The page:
- Finally, post-filtration is a common practice. Additional carbon filters can be used to get rid of any leftover flavors. A remineralization process provides beneficial minerals that were previously depleted in the water, making it suitable for consumption. In fact, many tankless reverse osmosis systems also employ ultra-violet sanitization.
- When the reverse osmosis tap is switched on, the filtered water will start coming out.
Additionally, tankless reverse osmosis water filtration systems frequently use pumps. These generate pressure, which quickly forces water across the whole system until it comes out of your tap.
This provides an ongoing supply of water on request and greatly lowers wastewater generated by an RO system without requiring a pump. Certain tabletop models lack a pump. Thus, the flow of water within them will be significantly lower.
How to Maintain Tankless RO System for Proper Working
You have to maintain the tankless reverse osmosis system for maximum working. Below, I have discussed how you can do this.
1. Change the filters regularly:
Filters, i.e., pre-filter and post-filter, play the main role in removing toxic contaminants like bacteria, chemicals, viruses, sediment, heavy metals, and many more from the water.
Obviously, with time, these filters will definitely get clogged with contaminants, and this will affect the filtering ability of the RO system. That’s why you need to regularly replace them with new ones for maximum working.
In order to determine the time period, you can consider reading the manufacturer’s instructions. Usually, filters need to be replaced after 6 months.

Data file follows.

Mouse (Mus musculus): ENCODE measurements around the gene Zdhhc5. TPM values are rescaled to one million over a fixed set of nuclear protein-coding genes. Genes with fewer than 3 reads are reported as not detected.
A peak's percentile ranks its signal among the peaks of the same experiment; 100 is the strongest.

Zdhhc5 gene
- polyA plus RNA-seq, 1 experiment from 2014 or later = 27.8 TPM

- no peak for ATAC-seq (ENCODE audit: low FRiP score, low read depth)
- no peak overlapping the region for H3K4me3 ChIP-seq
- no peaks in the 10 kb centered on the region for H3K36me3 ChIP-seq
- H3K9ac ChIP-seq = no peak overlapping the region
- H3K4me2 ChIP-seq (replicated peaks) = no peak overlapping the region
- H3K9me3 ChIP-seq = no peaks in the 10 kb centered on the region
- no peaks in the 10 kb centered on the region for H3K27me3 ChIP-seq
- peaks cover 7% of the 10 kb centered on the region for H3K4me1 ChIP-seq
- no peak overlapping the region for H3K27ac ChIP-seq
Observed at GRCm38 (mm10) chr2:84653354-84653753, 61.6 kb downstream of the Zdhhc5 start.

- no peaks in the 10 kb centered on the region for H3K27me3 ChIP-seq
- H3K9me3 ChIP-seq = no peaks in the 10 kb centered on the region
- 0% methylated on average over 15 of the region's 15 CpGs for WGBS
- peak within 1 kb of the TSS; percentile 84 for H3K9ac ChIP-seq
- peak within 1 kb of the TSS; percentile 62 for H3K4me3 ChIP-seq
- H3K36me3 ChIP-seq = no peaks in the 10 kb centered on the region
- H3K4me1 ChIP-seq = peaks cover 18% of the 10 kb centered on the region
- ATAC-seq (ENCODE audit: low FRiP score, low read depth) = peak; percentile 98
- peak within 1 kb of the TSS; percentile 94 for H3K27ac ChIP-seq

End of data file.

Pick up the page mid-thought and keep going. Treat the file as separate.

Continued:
2. Check for leaks or damage:
You should regularly inspect the tankless RO system to figure out any leaks or damages. This is essential because leaks can lead to water wastage, which further reduces the overall efficiency of the system. The same is the case with damage.
If you notice any leaks or damage, immediately fix them to avoid major damage to the filtration system.
3. Clean the membrane:
The membrane is also an essential component of the tankless RO system; it removes dissolved solids and contaminants from the water that is passing through it.
Just like the filters, the membrane also accumulates with toxic contaminants and impurities, making it difficult for the filtration system to filter the given water.
You can efficiently clean the membrane with the help of cleaning solutions or by using a specialized membrane cleaning cartridge.
4. Sanitize the system:
Bacteria and other harmful organisms can grow in the tankless reverse osmosis system, especially in the areas that are out of reach during the cleaning process. That’s why it is essential to regularly sanitize the RO filtration system.
In order to sanitize the tankless RO filtration system, you can consider following the manufacturer’s guidelines.
Tankless reverse osmosis is one of the popular RO filtration systems, all because of their ability to filter water on demand without needing a storage tank. Most of the people are using them without knowing how they actually work. In this article, I have explained their working in detail, along with some tips for maintaining them.